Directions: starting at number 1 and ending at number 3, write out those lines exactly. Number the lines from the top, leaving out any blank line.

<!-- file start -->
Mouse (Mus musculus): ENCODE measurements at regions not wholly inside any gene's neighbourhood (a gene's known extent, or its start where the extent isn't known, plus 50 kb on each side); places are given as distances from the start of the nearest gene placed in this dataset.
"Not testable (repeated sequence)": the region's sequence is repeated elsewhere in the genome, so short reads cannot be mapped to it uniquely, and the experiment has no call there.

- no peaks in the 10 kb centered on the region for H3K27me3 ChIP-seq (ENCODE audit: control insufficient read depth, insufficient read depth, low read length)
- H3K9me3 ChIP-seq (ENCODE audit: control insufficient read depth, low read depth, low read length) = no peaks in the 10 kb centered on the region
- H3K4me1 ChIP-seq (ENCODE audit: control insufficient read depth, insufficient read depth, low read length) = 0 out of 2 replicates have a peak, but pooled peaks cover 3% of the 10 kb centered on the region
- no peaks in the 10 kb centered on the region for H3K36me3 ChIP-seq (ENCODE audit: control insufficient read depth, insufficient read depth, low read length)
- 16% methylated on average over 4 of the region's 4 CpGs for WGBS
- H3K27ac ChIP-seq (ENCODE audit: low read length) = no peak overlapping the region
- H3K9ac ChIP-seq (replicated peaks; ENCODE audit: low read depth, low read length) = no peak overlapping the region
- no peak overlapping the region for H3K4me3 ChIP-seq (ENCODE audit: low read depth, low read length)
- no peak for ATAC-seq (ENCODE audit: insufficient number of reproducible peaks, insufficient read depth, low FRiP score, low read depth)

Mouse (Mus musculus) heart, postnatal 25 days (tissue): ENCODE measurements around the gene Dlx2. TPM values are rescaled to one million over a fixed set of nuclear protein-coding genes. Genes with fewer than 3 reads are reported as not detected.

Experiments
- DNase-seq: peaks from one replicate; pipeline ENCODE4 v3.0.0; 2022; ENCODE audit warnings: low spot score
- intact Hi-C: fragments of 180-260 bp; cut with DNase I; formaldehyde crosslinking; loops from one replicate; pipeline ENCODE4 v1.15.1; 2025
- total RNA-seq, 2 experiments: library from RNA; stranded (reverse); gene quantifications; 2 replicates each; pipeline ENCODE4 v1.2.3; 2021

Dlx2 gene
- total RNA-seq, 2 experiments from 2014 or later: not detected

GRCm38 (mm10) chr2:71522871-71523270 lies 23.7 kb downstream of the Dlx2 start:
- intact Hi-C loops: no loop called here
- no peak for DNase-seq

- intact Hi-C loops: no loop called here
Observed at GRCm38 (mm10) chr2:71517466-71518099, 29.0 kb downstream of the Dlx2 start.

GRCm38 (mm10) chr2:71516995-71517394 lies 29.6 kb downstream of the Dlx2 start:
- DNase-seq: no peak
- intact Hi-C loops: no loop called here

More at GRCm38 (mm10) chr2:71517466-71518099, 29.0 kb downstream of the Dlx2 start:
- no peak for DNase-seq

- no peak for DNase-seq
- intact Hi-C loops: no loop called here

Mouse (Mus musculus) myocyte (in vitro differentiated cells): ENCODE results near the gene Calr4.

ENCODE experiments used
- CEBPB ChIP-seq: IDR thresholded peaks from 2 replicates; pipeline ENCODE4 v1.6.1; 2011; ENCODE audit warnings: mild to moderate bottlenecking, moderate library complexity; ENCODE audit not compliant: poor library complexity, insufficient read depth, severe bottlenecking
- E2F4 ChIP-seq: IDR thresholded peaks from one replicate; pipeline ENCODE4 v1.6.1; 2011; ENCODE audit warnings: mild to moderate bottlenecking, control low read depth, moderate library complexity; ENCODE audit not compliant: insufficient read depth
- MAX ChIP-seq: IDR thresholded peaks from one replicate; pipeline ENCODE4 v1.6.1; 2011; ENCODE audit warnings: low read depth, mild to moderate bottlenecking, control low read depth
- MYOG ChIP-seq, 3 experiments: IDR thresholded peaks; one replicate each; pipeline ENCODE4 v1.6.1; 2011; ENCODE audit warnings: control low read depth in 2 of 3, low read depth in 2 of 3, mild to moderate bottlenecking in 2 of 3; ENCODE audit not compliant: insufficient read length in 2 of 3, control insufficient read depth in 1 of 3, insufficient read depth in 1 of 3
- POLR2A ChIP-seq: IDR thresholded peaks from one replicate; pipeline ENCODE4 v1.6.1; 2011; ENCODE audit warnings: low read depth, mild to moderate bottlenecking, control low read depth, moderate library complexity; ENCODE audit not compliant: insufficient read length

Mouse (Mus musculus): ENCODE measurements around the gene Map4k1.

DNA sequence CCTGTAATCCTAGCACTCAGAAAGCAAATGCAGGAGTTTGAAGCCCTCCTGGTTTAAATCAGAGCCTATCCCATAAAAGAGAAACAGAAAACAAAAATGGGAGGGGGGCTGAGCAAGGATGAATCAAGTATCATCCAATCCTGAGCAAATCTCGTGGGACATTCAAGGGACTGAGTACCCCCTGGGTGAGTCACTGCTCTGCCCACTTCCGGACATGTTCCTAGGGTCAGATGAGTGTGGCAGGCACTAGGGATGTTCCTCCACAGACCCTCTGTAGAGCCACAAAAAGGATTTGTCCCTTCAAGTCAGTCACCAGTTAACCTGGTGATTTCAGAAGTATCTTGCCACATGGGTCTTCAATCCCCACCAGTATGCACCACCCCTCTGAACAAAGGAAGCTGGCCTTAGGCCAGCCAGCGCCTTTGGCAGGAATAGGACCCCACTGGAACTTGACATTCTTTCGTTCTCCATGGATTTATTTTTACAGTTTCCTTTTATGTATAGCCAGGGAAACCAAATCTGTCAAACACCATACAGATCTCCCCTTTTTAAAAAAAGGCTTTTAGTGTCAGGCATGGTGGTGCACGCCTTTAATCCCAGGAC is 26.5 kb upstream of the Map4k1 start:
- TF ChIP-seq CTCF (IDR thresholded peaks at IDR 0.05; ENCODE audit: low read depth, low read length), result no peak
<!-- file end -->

Mouse (Mus musculus): ENCODE measurements at regions not wholly inside any gene's neighbourhood (a gene's known extent, or its start where the extent isn't known, plus 50 kb on each side); places are given as distances from the start of the nearest gene placed in this dataset.
"Not testable (repeated sequence)": the region's sequence is repeated elsewhere in the genome, so short reads cannot be mapped to it uniquely, and the experiment has no call there.

- no peaks in the 10 kb centered on the region for H3K27me3 ChIP-seq (ENCODE audit: control insufficient read depth, insufficient read depth, low read length)